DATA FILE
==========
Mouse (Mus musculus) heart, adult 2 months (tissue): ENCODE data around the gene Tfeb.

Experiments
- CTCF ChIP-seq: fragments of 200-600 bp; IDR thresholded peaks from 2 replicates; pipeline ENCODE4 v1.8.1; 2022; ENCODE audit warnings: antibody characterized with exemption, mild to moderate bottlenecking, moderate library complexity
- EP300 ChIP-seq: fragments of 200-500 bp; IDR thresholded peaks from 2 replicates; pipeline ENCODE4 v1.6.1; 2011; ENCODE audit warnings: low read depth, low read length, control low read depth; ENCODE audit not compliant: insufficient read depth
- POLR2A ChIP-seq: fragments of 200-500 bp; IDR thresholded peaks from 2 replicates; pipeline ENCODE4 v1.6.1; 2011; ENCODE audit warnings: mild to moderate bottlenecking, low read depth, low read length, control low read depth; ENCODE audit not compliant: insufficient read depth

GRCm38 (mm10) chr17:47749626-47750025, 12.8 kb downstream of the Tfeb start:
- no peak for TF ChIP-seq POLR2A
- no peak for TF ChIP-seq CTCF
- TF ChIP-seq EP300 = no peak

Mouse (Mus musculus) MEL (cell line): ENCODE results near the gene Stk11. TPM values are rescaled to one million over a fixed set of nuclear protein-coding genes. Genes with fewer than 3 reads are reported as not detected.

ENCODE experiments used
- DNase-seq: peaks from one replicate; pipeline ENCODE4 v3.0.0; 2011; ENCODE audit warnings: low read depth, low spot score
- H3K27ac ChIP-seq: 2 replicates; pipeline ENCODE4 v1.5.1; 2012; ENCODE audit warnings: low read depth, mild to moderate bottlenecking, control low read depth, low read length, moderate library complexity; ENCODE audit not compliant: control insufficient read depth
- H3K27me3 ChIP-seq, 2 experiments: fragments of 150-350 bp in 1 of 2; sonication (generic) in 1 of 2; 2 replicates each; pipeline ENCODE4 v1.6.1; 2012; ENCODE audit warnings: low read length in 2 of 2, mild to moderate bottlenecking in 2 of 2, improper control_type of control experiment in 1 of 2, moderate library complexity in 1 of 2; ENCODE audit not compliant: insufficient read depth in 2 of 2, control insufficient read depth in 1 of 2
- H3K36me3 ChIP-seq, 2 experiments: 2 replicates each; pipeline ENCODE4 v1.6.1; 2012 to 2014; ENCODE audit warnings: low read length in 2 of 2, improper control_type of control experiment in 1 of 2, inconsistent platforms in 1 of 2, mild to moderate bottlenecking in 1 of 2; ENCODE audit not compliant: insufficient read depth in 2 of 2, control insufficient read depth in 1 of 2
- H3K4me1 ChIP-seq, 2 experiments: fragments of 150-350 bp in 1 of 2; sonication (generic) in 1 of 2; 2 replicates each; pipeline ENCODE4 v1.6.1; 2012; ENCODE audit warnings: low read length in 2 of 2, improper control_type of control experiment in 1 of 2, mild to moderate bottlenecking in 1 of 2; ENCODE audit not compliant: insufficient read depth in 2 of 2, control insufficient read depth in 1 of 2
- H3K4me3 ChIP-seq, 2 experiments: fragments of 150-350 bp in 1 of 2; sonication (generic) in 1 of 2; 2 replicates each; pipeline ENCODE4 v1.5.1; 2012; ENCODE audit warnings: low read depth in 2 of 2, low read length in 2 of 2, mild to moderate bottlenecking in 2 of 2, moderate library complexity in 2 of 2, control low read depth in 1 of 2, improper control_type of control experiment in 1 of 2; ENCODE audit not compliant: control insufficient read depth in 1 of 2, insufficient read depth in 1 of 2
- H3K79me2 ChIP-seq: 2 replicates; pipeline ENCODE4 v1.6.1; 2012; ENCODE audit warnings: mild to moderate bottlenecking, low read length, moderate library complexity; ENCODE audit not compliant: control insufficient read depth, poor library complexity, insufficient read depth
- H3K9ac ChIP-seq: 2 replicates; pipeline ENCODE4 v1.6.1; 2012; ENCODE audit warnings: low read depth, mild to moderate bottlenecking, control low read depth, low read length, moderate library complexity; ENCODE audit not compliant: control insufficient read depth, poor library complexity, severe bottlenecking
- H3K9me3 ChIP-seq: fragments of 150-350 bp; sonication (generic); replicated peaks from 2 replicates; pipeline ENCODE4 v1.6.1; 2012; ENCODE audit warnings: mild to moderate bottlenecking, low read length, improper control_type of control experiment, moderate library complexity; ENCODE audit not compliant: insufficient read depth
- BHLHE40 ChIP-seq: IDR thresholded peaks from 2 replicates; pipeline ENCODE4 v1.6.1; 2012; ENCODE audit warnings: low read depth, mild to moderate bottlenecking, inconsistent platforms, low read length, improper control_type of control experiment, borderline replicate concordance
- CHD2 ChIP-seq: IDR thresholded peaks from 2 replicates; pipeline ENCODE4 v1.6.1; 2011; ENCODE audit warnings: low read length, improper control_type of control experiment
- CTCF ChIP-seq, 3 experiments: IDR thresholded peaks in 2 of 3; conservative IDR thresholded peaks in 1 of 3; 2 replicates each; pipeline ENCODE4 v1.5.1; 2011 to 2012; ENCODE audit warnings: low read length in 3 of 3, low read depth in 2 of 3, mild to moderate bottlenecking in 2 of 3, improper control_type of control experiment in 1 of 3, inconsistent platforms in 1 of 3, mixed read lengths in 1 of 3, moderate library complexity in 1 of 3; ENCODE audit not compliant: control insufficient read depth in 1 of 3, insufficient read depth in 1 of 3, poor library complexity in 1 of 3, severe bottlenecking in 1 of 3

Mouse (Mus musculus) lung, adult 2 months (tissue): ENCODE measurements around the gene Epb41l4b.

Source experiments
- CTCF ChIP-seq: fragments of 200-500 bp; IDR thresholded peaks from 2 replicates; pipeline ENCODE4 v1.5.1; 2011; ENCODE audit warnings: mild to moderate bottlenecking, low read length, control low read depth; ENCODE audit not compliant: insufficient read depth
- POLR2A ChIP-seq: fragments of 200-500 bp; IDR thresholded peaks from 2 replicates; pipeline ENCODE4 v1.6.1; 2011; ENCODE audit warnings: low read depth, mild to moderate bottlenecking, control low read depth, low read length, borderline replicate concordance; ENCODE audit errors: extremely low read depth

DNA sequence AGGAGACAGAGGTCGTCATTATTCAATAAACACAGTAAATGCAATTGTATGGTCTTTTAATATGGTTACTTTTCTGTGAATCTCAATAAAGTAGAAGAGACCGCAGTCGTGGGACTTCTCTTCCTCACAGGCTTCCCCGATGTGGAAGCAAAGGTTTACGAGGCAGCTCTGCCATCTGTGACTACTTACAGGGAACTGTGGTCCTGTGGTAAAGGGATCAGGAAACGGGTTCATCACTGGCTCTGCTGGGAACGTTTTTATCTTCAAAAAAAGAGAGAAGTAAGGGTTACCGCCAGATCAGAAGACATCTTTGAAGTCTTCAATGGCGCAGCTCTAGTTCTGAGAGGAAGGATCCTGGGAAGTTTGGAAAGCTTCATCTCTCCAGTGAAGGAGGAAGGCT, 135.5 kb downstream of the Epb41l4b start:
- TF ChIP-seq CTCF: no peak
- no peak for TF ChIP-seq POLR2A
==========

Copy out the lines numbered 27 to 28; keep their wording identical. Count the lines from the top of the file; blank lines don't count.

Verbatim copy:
- POLR2A ChIP-seq: fragments of 200-500 bp; IDR thresholded peaks from 2 replicates; pipeline ENCODE4 v1.6.1; 2011; ENCODE audit warnings: low read depth, mild to moderate bottlenecking, control low read depth, low read length, borderline replicate concordance; ENCODE audit errors: extremely low read depth

DNA sequence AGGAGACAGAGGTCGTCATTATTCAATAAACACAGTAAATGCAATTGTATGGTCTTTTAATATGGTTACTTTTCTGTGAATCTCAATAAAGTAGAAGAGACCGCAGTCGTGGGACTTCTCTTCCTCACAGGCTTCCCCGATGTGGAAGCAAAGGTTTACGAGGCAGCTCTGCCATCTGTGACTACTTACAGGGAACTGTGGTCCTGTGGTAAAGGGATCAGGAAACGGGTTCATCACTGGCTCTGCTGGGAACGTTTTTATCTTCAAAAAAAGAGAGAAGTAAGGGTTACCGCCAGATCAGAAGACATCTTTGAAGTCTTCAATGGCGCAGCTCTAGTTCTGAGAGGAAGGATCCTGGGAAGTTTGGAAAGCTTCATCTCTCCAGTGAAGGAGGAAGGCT, 135.5 kb downstream of the Epb41l4b start: